“People will think you’re an advocate of awesome.”
The first mention of Kony2012 to show up in my Facebook newsfeed was a link to the action kit shopping page, which has the above tagline. I ignored it without a second’s thought, because the inanity of the call to action was obvious. It wasn’t a call to action: no need to be informed, no need to commit to a cause. Just buy a kit and continue on with your awesome life (or so it will appear to be to others). What a bizarre, ego-stroking way to go about advocacy.
Granted, altruism at its best can still be self-serving, something you do because it makes you feel good that you’ve done some good. There’s no harm in that. I might choose to ignore a campaign designed on such a basis, but neither would I criticize it. That is, unless it started to gain a lot of traction and spark a backlash to wit. Given my knee-jerk reaction to the tagline, I read the critique by Visible Children before watching the video itself.
Let me start by saying, the Kony2012 video has created the discursive space we’re all in, whether we write in support or against. You can’t deny that Invisible Children has already been successful in achieving one of its major objectives: bringing Joseph Kony into the limelight. After years in hiding with limited media coverage, suddenly he is everywhere. Yes, he’s been vilified as the “Kurtz-like embodiment of evil,” without reference to the greater complexities and geopolitical reality surrounding him. Nonetheless, bloggers and the media are writing about those very issues: articles point to discrepancies in facts, the dubious aim of advocating military intervention to capture Kony, and the need to incorporate the views and agency of Central Africans themselves. All this is happening because Invisible Children mounted a media campaign, no matter how misguided the critics (including me) think its intentions may have been.
If you haven’t seen it yet, suspend your doubts for a moment and join the 40 million others who have given it a gander:
Now that you’ve given it a fair shot, here’s what I don’t like about it.
1. Cutting out context for the sake of an easy meme may spread the message more widely, but at what cost? Having worked in nonprofit communications and advocacy, I realize that advocacy and marketing, especially via social media, toes a fine line between substance and stickiness. The more substance you have, the harder it is to cram it into a thirty-second viral video.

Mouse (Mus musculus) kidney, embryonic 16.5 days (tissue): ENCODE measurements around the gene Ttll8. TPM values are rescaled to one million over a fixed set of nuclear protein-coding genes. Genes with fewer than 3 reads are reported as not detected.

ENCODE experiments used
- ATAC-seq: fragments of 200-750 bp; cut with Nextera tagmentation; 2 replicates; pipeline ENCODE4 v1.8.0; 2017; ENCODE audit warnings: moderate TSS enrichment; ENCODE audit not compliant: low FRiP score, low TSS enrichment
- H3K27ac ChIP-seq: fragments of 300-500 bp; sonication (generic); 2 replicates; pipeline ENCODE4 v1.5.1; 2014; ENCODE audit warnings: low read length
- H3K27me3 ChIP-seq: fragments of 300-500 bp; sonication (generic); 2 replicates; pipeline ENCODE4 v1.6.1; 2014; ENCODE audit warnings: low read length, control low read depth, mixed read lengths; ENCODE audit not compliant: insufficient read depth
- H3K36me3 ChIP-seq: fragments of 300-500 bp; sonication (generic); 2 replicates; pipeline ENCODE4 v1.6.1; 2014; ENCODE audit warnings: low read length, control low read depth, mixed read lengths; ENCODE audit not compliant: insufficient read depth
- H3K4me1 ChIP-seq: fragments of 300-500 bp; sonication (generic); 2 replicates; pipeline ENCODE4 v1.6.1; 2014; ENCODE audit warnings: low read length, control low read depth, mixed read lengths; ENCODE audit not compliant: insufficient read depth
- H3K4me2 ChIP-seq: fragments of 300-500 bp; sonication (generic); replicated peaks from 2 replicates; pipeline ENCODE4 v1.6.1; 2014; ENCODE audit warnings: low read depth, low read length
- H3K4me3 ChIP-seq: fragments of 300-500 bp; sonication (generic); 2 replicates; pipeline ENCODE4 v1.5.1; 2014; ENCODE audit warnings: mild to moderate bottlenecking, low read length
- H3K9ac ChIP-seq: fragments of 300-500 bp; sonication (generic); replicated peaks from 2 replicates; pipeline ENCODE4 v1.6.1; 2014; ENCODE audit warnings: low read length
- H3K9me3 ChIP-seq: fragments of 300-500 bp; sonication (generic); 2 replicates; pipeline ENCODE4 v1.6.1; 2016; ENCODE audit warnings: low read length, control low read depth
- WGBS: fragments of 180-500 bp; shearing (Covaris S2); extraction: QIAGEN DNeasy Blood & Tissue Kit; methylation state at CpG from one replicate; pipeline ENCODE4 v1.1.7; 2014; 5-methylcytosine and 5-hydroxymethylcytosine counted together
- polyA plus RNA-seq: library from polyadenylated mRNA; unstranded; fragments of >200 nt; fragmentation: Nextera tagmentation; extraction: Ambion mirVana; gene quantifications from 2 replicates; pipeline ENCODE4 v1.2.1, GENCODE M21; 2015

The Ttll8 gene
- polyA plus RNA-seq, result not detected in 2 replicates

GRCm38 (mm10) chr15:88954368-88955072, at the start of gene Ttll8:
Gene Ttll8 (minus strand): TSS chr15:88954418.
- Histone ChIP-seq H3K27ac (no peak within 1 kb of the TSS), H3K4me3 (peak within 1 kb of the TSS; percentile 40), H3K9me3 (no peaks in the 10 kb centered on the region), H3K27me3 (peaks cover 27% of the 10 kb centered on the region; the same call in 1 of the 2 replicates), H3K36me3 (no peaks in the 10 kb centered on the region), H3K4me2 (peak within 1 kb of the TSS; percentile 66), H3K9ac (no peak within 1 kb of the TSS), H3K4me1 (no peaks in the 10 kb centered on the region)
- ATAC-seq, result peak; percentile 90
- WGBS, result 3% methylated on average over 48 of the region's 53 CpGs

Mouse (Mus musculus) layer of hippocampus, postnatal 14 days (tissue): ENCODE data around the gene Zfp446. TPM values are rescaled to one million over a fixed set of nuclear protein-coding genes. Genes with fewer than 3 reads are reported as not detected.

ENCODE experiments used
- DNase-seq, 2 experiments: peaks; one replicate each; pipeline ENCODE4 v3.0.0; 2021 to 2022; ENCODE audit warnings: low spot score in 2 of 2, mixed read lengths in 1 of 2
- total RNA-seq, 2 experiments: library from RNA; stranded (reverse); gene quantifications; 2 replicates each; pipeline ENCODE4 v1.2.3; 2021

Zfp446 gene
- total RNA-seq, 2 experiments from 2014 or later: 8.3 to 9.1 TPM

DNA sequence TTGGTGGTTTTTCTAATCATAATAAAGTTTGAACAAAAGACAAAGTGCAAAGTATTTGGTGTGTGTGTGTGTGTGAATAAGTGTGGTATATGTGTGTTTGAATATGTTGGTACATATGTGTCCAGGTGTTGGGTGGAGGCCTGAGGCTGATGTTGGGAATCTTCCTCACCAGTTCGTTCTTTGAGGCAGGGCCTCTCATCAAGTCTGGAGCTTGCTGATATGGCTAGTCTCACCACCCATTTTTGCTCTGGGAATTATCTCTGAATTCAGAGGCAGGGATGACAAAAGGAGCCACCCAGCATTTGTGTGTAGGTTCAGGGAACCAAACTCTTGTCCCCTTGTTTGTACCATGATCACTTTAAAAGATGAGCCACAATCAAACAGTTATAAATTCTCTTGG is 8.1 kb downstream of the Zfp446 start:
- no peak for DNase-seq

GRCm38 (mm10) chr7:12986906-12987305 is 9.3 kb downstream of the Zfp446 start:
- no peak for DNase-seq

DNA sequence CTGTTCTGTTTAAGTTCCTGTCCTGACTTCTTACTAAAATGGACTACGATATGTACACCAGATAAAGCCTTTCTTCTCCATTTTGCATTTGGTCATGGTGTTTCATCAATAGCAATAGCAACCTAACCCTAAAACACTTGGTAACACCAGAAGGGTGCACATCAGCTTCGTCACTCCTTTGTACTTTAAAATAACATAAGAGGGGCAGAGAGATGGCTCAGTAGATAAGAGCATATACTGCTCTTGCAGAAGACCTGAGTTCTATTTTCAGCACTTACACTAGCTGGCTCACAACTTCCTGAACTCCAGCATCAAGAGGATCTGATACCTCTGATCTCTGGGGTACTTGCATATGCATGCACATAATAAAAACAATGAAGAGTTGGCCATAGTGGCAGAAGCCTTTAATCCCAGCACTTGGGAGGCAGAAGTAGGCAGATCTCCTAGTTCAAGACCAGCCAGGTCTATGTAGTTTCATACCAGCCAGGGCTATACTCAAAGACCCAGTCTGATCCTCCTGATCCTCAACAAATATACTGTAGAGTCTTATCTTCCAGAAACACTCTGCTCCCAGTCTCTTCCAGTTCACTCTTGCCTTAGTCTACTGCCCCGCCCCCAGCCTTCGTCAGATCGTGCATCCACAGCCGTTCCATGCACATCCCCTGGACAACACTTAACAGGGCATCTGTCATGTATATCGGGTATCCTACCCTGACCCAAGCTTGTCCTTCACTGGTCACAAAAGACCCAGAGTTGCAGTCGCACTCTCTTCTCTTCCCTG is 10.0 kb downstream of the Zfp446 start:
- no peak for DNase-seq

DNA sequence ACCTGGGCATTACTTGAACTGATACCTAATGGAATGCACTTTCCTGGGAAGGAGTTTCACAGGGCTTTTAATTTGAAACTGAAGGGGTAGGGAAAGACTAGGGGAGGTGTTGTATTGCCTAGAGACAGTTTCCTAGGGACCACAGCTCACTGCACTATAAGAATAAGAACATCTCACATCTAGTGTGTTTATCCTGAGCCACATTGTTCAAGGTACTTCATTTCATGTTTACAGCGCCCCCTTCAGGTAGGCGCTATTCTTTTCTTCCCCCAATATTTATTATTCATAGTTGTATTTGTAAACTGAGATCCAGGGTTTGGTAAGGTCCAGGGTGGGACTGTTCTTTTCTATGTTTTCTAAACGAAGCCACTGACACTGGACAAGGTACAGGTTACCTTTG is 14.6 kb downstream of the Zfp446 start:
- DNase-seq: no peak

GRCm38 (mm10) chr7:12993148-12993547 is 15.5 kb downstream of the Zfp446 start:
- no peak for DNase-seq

That’s part of why Kony2012 is both so impressive and so problematic. It’s not a 30-second video that well knows it could just be a flash in the pan. It’s a quasi-documentary that splices footage from adorable home videos, campaigns run by Invisible Children and the machinations of the Lord’s Resistance Army (LRA) into an easy, five-year-olds-can-get-this dichotomy: Kony–bad, evil / children–good, pure.
What’s unfortunate is that it’s a wasted opportunity. For a 30-minute video to focus so much on Gavin, filmmaker Jason Russell’s son, and tout the work of Invisible Children, yet put so little time or effort into actually depicting the situation seems dishonest. It’s essentially a glorified ad. This quote from The Atlantic sums up it up eloquently:
Campaigns that focus on bracelets and social media absorb resources that could go toward more effective advocacy, and take up rhetorical space that could be used to develop more effective advocacy. How do we go from raising awareness about LRA violence to actually stopping it? What’s the mechanism of transforming YouTube page views into a mediated political settlement?
2. The video is self-glorifying and lacks sensitivity. It may be a matter of calling a spade a spade. This video is not a documentary, and I hope it makes no pretense to be. I mean, Gavin is really cute. It’s adorable that he wants to go to Africa and be just like his dad. But I don’t understand the creative vision or the premise of a video that would make his son more central (i.e., a fixture of the opening scenes) to the narrative than the “invisible children” themselves. This quote by Jason Russell says so much:
“No one wants a boring documentary on Africa,” he said. “Maybe we have to make it pop, and we have to make it cool.”
Really? Russell believes his audience, mostly young people under 25, won’t be interested in human rights unless it’s “cool,” or perhaps that they can’t process it unless it’s phrased in very simple terms, in the way he explains the situation to his son. Bogeyman in Africa, bad.